City CU extends our deepest sympathy for the loss of your loved one. We know this can be a challenging time for you and your family. We’re here to help you in every way possible.
City CU’s goal is to protect the privacy and wishes of our Members according to the signed Account Agreement. So we may require specific documents, court documents or involve processing from other official agencies.
Steps to take now
Contact us at (214) 515-0100 or firstname.lastname@example.org and an employee will contact you within 24 business hours to review initial steps and to begin the process.
We strongly encourage sending personal information via secure email to keep your information safe.
To begin the process, you will need:
- Valid picture identification
- To be named as a signer or beneficiary on the account(s)
- A certified copy of the death certificate to submit an official deceased claim
We may ask you to complete additional bank forms depending on the circumstances.
If your loved one was receiving government payments by direct deposit from a federal paying agency (such as Social Security, Department of Veterans Affairs, DFAS or Civil Service), you must notify them of the death as soon as possible.
City CU is required to return any government payments made after the date of death in the decedent’s Social Security number. This can be a complicated and challenging process. Helpful numbers are below to assist in this process.
The death certificate provides needed information to verify the identity of our Member. A certified copy of the death certificate generally is available from the funeral director who handled the deceased’s funeral arrangements, as well as from the Registry of Birth, Deaths and Marriages in the applicable state/county/parish/territory. You may need multiple certified copies of the death certificate for the various institutions who handle settling the deceased’s affairs. The complexity of the estate and the number of institutions with which the deceased conducted business will help you determine the number of copies you need.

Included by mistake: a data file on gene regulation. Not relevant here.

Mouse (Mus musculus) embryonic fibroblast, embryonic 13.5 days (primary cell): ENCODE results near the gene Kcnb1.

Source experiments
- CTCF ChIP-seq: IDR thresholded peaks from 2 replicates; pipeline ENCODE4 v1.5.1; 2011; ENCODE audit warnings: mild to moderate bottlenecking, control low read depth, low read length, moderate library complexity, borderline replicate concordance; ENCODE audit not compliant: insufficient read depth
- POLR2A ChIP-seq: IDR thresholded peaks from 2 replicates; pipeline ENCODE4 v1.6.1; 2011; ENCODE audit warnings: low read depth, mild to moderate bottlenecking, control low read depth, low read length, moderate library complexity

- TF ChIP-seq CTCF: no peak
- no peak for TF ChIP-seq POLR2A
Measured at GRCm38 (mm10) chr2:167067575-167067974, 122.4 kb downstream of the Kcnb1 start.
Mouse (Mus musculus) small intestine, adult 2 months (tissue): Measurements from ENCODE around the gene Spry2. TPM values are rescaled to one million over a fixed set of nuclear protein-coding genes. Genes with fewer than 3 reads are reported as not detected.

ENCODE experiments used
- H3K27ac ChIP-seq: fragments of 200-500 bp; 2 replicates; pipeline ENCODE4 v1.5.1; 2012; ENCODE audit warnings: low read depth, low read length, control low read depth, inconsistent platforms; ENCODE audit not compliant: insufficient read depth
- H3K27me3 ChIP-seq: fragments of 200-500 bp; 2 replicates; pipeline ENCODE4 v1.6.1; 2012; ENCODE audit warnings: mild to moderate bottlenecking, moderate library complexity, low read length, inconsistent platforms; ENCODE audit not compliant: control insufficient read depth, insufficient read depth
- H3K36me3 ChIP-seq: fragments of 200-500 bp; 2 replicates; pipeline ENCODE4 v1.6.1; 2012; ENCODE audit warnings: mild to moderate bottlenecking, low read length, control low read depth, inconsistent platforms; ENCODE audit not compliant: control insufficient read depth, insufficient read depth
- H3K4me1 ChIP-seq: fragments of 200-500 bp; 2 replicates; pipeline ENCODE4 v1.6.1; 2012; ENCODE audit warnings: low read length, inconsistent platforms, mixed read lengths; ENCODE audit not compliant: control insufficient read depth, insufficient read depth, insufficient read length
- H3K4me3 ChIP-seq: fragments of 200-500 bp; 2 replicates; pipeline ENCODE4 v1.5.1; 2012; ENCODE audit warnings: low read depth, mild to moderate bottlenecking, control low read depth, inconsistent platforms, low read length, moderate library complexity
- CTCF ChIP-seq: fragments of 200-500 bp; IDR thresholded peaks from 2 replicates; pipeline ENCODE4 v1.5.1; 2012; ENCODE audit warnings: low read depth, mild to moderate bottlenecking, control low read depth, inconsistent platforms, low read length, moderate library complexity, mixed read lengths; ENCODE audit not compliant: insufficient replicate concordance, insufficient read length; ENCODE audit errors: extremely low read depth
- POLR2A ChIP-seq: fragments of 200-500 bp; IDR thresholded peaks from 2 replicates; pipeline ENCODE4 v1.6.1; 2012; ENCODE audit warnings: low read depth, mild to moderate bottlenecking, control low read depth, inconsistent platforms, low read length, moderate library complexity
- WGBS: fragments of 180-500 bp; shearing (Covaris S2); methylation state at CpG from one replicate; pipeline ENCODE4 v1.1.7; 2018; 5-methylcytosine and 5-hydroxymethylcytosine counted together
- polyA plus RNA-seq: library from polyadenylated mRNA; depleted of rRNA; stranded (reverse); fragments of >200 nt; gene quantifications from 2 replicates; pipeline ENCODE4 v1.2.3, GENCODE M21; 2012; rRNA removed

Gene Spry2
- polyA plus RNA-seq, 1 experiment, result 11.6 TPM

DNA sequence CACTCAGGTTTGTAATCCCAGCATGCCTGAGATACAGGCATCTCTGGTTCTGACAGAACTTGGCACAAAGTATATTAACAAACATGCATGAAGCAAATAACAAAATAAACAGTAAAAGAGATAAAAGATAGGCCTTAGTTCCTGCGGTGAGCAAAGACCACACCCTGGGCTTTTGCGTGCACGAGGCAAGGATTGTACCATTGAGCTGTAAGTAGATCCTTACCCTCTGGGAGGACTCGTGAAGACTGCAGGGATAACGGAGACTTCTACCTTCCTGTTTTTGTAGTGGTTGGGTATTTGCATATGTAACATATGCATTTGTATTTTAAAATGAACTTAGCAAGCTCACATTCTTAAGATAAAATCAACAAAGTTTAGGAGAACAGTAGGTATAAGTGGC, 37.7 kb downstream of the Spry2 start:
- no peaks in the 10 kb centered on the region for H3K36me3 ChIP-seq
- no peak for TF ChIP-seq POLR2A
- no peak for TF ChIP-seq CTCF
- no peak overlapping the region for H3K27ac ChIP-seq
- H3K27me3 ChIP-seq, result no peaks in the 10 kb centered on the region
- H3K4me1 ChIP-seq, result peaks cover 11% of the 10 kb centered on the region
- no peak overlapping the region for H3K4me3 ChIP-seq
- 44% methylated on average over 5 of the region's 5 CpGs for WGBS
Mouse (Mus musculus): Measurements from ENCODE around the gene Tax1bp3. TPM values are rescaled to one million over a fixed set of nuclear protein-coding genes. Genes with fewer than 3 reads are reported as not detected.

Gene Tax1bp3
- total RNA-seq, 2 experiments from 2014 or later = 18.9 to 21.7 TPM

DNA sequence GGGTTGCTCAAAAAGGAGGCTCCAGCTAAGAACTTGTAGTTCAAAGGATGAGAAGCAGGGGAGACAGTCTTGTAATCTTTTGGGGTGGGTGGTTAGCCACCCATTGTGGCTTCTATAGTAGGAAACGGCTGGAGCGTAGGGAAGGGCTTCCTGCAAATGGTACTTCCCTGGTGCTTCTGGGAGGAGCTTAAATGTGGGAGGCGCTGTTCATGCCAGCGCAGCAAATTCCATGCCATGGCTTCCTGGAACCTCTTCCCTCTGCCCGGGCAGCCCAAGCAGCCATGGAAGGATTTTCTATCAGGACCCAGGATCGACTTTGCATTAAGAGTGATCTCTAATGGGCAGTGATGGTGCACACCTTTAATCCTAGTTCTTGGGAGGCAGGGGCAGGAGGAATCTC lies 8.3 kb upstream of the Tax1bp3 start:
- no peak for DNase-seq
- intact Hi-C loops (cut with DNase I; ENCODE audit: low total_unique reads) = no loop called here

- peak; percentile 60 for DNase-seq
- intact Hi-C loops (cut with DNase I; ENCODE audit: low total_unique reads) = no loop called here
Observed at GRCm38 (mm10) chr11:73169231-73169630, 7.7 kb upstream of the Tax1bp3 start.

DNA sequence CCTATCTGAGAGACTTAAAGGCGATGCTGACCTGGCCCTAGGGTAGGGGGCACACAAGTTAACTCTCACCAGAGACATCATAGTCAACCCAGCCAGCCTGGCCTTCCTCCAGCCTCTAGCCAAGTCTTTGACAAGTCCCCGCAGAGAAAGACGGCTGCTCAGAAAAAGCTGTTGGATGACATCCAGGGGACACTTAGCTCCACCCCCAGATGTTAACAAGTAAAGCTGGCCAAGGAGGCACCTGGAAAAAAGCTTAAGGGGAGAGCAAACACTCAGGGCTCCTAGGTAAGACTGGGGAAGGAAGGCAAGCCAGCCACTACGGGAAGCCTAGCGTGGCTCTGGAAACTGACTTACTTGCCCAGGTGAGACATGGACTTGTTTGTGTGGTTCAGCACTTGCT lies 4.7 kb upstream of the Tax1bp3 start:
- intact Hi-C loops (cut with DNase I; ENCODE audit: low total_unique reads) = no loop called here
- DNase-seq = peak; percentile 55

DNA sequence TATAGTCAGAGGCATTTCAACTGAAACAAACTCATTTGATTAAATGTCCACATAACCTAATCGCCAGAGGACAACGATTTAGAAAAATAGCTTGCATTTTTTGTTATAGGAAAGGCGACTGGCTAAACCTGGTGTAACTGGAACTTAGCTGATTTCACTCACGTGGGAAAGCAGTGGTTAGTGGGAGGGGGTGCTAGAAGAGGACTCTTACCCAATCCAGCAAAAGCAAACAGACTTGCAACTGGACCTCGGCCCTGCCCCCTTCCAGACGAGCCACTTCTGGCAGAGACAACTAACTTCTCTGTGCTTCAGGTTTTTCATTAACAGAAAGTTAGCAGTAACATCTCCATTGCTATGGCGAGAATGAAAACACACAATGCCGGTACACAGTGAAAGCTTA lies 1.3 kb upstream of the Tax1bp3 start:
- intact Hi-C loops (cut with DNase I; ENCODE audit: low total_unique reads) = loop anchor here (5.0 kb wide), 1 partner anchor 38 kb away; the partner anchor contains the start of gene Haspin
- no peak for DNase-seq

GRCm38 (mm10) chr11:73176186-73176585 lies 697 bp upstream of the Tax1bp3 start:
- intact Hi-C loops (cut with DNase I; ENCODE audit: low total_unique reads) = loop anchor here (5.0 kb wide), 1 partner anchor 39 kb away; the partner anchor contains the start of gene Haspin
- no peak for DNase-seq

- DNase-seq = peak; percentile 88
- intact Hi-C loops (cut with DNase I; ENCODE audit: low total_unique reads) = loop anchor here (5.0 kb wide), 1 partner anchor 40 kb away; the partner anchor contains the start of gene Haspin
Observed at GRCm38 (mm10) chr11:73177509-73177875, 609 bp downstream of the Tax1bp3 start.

A letter of testamentary (also known as letters testamentary) is a legal document issued by a court having probate jurisdiction after a will has been presented for probate. The letters name an individual as executor and provide the authority to administer the estate. For example, banks and other financial institutions usually require letters of testamentary and a death certificate before funds can be dispersed from a deceased person’s accounts. To receive a letter of testamentary, an application must be filed by an attorney. Letters of testamentary become part of a legal public record.
A Small Estate Affidavit is often used when a spouse or family member has passed. The Affidavit allows you to fast track the resolution of an estate through probate court. It’s a good way to help you resolve final estate matters for a deceased person who died without a will and with a “small estate” (balance under $75,000, per the State of Texas). This must be filed through court and stamped by a judge.
These are assets that are turned over to a beneficiary upon a person’s death, less any outstanding loans/fees.
These are jointly-owned accounts. Their assets automatically are transferred to the surviving person(s), less any outstanding loans/fees.
Agencies you may need to contact
Social Security Administration
Department of Veterans Affairs
National Cemetery Administration
Defense Finance and Accounting Service (DFAS)
Office of Personnel Management